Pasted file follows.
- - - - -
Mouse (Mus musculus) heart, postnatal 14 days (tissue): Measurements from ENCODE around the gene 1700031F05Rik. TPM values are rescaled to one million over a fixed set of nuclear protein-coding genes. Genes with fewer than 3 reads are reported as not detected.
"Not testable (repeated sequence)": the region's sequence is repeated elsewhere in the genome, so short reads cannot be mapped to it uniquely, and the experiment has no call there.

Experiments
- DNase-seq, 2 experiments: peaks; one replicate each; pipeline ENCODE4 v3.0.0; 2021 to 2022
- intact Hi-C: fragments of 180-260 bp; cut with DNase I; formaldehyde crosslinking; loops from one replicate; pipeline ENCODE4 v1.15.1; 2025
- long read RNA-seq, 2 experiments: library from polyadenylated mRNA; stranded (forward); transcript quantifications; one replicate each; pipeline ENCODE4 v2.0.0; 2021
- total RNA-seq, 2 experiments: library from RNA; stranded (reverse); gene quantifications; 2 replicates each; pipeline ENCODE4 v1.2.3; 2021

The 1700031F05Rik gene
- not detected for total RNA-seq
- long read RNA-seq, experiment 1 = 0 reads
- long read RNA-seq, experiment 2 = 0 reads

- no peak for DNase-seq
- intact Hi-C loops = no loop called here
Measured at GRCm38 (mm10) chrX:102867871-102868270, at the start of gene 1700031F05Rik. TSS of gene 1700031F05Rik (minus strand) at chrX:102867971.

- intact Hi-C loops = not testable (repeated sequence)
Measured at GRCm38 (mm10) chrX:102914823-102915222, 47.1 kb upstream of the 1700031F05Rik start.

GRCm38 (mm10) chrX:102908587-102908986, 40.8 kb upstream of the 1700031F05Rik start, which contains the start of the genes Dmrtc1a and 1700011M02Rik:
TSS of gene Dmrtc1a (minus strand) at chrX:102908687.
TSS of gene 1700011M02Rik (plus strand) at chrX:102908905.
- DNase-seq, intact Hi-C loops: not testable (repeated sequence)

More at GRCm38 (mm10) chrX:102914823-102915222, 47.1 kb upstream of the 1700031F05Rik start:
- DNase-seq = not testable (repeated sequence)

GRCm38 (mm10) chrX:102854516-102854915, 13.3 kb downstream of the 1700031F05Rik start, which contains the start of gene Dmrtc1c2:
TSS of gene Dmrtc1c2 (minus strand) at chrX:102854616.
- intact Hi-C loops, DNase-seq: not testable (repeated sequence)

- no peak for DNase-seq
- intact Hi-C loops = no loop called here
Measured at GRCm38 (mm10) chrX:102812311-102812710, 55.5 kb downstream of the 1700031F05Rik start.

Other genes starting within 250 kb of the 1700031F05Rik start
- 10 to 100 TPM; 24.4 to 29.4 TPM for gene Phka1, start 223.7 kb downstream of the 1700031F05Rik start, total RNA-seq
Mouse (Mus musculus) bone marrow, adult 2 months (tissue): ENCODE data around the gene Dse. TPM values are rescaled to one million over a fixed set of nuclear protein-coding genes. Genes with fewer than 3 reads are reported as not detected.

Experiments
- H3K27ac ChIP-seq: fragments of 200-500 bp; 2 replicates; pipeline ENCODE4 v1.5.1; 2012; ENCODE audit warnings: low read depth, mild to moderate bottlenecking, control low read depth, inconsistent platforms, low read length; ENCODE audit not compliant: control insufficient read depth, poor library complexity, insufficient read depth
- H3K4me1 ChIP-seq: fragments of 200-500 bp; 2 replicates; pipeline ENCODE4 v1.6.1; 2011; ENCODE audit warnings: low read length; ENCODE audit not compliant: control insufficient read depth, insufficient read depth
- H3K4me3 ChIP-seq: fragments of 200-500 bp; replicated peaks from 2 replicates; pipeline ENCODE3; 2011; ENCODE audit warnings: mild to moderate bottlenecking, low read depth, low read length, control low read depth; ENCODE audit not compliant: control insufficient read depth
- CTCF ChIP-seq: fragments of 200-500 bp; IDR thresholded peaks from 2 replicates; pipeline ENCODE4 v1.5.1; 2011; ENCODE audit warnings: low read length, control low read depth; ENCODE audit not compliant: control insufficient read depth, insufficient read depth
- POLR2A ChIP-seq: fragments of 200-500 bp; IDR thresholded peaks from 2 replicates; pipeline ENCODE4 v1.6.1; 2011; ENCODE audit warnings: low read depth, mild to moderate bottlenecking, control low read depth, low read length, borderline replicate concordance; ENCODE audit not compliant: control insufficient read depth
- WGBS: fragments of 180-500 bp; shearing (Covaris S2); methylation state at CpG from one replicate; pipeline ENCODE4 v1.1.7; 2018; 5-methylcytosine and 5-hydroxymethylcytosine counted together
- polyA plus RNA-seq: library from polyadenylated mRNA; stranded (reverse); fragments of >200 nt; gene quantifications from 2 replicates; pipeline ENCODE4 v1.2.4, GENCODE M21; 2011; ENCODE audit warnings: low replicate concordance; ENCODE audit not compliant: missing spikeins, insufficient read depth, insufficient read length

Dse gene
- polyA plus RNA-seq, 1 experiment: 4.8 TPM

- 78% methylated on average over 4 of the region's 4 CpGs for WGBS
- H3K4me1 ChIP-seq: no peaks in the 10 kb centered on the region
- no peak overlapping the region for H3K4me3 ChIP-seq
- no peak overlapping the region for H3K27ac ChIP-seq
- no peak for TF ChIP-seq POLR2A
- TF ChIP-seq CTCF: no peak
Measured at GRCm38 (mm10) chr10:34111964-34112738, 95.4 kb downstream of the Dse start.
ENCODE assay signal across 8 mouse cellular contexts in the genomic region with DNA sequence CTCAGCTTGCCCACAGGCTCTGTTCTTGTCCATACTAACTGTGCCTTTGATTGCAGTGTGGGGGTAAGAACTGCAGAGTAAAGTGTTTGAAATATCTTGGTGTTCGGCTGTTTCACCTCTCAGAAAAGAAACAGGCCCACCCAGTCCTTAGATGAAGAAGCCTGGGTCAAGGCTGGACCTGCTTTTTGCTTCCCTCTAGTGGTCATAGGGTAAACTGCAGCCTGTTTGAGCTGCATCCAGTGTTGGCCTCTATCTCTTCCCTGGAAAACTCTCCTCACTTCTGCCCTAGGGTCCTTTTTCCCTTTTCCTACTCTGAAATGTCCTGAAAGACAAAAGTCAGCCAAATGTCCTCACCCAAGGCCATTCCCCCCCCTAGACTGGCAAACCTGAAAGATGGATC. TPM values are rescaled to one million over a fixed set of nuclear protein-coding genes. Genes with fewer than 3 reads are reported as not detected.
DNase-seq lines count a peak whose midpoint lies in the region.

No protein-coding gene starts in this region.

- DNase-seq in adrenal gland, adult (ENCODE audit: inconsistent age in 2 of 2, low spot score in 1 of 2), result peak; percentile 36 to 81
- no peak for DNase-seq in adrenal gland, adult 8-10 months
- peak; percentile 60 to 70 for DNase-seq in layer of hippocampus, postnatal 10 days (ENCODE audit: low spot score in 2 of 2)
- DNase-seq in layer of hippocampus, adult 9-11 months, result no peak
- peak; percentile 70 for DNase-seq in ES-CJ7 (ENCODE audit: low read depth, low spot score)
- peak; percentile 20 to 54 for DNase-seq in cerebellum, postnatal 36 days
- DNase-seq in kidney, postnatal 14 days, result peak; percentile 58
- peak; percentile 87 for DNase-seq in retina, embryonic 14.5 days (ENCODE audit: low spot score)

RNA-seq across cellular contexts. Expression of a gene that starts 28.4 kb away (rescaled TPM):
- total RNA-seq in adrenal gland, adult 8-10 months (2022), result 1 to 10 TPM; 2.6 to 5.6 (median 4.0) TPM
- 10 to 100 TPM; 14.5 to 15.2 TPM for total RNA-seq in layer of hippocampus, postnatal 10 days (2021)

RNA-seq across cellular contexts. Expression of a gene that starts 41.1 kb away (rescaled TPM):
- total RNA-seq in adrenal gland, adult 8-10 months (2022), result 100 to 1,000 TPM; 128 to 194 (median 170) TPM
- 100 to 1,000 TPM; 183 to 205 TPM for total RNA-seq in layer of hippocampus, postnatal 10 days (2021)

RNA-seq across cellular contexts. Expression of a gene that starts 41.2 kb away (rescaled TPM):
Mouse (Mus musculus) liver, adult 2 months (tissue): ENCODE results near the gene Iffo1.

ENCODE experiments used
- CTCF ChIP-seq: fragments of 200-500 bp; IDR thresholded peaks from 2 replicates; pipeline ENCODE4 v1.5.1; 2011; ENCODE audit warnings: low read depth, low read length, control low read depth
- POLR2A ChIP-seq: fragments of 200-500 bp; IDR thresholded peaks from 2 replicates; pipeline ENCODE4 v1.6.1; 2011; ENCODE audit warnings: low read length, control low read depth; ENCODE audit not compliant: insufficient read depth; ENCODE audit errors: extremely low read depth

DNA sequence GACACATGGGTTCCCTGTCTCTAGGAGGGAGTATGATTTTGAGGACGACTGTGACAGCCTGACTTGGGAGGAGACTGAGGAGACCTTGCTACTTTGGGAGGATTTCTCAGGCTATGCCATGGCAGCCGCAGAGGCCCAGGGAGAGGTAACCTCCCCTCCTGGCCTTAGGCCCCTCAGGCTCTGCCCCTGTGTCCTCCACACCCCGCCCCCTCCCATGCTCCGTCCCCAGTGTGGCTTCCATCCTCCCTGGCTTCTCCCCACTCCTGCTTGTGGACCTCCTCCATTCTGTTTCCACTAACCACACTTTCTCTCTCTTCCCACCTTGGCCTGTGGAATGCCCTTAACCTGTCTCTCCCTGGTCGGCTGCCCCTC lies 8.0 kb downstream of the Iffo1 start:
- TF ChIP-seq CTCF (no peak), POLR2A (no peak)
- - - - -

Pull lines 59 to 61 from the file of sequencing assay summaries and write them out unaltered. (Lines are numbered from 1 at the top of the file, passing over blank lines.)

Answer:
- peak; percentile 87 for DNase-seq in retina, embryonic 14.5 days (ENCODE audit: low spot score)

RNA-seq across cellular contexts. Expression of a gene that starts 28.4 kb away (rescaled TPM):
- total RNA-seq in adrenal gland, adult 8-10 months (2022), result 1 to 10 TPM; 2.6 to 5.6 (median 4.0) TPM